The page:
THE LEGEND ATHLETE
Neville Juckmencuks’ raw skill in hockey.
April 10, 2020
Ever heard of a hockey player from Florida? Even though it is not a common sport here, senior Neville Jukmencuks fell in love with it. At just 6 years old, he began his journey playing hockey with his father at the Palm Beach Blackhawks (PBB) hockey rink. He then joined the PBB for a year. The PBB is a competitive league for players aged 8 to 18, where the experience often results in accelerated skill progression for the players to become proficient hockey players. This team requires determination and commitment from both the athlete and the family. His father, Hilmar Jukmencuks once played for a nationally known hockey team, the Frankfurt Lions, in his homeland of Germany. Therefore, there was absolutely no problem for his father to become completely determined and committed toward his son’s potential in hockey. This inspired N. Jukmencuks to continue his father’s legacy while also being motivated.
“I’ve always wanted my son to have the same experience as my brothers and I had
playing hockey. It’s such an incredible sport that can open numerous doors and opportunities for college and recognition,” H. Jukmencuks said.
Once N. Jukmencuks turned 9 years old he joined the Florida Junior Panthers in 2009 for 10 years. The Panthers are nationally known, as they are a tier-two organization, and are the best team in Florida. During his time with the Panthers, he trained and became proficient in his position as Left-Wing. He became disciplined in his practices five days a week from 7:45 p.m to 9:45 p.m. The Florida Junior Panthers’ development plan is simple but effective. Its structure allows the player to build on his or her own work ethic by utilizing the coaching staff’s knowledge and expertise, according to the Florida Panther website. He began to experience the real world while transitioning from a sport he believed would be fun to play after school to be able to become recognized to play in college.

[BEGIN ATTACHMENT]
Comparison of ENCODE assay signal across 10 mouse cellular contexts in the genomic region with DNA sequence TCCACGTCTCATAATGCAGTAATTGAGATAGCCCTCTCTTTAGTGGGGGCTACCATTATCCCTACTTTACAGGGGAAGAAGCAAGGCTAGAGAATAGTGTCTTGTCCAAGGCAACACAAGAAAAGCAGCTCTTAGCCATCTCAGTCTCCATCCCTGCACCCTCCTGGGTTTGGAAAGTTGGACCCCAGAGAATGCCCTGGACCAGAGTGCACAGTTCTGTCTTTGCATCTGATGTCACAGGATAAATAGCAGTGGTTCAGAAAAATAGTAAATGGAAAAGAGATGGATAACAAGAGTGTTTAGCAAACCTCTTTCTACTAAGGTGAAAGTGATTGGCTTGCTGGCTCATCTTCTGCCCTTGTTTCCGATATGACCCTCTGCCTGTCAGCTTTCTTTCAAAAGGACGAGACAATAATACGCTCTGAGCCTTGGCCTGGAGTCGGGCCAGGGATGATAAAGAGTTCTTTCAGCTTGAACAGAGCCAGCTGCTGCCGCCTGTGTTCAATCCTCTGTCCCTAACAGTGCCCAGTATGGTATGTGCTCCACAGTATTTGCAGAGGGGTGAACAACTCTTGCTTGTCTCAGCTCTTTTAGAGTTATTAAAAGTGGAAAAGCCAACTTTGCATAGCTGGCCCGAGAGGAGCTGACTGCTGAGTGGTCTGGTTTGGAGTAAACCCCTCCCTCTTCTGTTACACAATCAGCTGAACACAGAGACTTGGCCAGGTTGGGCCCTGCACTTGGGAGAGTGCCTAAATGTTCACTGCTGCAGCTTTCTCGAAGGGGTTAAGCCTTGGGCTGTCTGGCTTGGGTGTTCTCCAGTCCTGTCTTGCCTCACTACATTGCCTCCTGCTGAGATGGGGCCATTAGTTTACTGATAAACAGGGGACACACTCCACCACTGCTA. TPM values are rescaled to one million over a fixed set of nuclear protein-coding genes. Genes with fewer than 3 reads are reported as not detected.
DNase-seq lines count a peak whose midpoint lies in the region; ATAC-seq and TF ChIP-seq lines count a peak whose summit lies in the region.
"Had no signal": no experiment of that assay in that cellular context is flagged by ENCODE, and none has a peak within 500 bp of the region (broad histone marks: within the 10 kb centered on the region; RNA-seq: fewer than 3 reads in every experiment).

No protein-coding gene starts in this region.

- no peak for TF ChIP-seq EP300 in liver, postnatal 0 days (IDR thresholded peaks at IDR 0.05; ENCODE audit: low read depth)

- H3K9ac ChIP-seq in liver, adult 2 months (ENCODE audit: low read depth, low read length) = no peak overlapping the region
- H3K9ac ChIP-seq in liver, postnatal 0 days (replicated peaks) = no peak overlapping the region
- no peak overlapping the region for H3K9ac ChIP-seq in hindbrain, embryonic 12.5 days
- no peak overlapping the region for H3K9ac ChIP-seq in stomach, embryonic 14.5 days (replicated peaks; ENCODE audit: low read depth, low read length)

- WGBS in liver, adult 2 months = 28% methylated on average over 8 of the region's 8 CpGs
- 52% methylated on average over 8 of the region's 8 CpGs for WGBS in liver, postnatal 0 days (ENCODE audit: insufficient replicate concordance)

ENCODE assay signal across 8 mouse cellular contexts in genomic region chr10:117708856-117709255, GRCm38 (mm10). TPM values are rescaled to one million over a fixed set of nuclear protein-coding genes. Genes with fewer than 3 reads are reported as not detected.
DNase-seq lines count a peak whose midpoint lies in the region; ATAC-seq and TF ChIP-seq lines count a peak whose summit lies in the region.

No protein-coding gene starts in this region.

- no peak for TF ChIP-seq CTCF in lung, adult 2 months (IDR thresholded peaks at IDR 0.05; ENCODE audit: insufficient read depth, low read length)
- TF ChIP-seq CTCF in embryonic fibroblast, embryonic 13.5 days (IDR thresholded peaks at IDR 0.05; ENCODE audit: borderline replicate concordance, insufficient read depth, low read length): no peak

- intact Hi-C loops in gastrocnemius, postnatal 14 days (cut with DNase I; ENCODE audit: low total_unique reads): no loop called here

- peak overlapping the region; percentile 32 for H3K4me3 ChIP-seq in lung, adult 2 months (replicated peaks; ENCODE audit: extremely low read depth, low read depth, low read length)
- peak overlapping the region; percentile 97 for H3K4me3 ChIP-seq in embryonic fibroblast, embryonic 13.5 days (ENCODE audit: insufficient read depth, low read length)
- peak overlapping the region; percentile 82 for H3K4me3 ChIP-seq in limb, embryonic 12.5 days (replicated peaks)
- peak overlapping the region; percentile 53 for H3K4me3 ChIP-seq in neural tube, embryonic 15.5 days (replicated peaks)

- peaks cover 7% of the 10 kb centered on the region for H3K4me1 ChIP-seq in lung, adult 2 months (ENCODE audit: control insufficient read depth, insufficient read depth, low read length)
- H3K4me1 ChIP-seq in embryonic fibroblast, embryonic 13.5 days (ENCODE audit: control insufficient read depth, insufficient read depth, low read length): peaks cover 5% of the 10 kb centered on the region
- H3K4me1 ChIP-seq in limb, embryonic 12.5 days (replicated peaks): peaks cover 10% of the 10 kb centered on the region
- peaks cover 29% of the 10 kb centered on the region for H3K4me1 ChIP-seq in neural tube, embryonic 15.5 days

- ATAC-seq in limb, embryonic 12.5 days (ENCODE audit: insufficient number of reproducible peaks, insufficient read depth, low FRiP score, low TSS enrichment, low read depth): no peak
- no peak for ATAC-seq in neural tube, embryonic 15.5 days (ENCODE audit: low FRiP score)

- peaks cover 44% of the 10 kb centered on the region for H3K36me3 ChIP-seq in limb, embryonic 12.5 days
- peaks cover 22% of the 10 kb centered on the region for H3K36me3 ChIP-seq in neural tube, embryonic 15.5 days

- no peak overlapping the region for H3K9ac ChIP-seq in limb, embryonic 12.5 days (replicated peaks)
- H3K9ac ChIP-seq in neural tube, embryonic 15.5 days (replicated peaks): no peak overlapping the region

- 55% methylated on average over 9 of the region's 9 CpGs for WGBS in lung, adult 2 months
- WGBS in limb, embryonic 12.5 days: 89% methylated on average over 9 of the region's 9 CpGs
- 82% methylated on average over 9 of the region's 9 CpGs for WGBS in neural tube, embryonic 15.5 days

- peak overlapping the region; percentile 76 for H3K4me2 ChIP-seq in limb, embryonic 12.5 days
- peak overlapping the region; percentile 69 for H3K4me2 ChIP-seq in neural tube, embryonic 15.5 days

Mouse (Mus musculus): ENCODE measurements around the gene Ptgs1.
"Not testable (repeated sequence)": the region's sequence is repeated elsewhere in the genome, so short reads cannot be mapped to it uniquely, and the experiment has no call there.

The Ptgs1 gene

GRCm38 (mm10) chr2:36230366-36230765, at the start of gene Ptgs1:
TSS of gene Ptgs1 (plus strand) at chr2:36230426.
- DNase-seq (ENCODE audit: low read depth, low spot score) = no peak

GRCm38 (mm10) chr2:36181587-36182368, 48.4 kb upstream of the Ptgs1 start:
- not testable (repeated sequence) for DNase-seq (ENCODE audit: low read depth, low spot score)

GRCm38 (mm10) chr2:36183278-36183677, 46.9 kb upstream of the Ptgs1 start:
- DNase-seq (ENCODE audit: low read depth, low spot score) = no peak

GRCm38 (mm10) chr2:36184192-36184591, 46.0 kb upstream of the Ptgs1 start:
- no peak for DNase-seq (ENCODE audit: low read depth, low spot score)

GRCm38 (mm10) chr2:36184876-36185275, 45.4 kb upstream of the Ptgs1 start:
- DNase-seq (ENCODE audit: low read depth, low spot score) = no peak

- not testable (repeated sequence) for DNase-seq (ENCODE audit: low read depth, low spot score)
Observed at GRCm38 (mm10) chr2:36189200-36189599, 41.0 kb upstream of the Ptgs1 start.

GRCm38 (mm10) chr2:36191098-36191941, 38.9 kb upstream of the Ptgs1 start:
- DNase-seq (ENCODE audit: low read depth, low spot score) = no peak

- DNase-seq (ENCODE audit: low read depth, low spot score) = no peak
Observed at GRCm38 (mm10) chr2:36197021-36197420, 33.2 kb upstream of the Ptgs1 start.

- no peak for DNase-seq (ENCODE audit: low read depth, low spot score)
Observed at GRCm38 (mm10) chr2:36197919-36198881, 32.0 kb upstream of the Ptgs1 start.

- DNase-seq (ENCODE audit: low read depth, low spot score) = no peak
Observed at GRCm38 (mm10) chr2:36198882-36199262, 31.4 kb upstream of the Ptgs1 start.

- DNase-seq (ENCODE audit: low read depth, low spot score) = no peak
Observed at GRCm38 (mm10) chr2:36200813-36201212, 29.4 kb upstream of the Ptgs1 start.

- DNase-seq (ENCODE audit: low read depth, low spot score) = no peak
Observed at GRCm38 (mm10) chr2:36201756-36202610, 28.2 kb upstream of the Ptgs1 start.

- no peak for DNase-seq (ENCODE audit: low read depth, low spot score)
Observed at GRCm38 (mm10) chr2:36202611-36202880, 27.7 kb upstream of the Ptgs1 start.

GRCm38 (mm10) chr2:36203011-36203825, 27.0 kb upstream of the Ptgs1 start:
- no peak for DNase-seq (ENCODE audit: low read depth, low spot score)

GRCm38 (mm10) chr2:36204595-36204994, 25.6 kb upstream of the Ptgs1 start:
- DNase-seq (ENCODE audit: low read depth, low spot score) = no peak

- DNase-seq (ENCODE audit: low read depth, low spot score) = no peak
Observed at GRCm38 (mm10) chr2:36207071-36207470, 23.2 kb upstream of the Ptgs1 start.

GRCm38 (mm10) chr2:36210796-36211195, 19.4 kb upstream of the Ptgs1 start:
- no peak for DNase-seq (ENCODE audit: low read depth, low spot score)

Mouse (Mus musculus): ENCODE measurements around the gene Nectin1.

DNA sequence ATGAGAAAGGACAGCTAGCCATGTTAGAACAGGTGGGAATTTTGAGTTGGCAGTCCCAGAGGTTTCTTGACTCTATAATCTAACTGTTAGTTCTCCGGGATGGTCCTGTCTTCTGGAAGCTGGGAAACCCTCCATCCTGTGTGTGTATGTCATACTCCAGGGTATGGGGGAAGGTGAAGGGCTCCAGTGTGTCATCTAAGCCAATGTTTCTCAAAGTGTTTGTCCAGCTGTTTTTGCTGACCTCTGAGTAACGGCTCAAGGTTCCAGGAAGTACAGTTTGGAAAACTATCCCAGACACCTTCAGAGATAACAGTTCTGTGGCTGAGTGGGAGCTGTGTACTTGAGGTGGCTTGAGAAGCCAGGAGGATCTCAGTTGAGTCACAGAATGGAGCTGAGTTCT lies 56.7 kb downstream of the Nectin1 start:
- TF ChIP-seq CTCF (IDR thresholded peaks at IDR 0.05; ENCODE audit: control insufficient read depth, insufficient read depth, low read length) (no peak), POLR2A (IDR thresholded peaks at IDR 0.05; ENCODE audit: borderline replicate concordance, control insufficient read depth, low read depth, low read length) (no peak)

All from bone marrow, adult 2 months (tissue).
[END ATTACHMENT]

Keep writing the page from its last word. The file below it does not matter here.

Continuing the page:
“I am still currently with the Florida Junior Panthers hoping to continue learning and improving my skills in hockey,” N. Jukmencuks said.
Every year, N. Jukmencuks takes two out-of-state trips for the North American Prospects Hockey League (NAPHL) tournaments in Minnesota against the top team in the country. Last year during his 2018-2019 season he participated in the NAPHL with the Florida Alliance Hockey team (FAH), which is a tier-one team. When he was on the FAH he made 10 trips out-of-state to Minnesota, Detroit, Texas, Chicago, Illinois, New York, and Boston, Massachusetts.
“It’s a different atmosphere of higher leagues, with scouts from huge teams looking at everyone’s performance, which puts a bit of pressure on us to perform our best. The out of state tournaments is the only ONLY way we receive recognition from the scouts from those nationally known teams,” N. Jukmencuks said.
One of the challenges he is currently facing is receiving recognition from northern colleges that do not normally look into the hockey players in Florida. This is quite frustrating for Jukmencuks because it is difficult for him to have scouts come down to a state where their sport is not typically practiced due to the regional climate.
“It’s pretty hard receiving recognition in South Florida, especially for a sport that’s normally played in northern states like Minnesota, Massachusetts, and Michigan,” N. Jukmencuks said.
A few of the colleges N. Jukmencuks is interested in are Boston University (BU) which is D1 (Division one), Florida Gulf Coast University (FGCU) which is D2, Florida Atlantic University(FAU) which is D3 in hockey. FGCU and FAU have reached out to Jukmencuks to play at their school, while still waiting for a response from BU.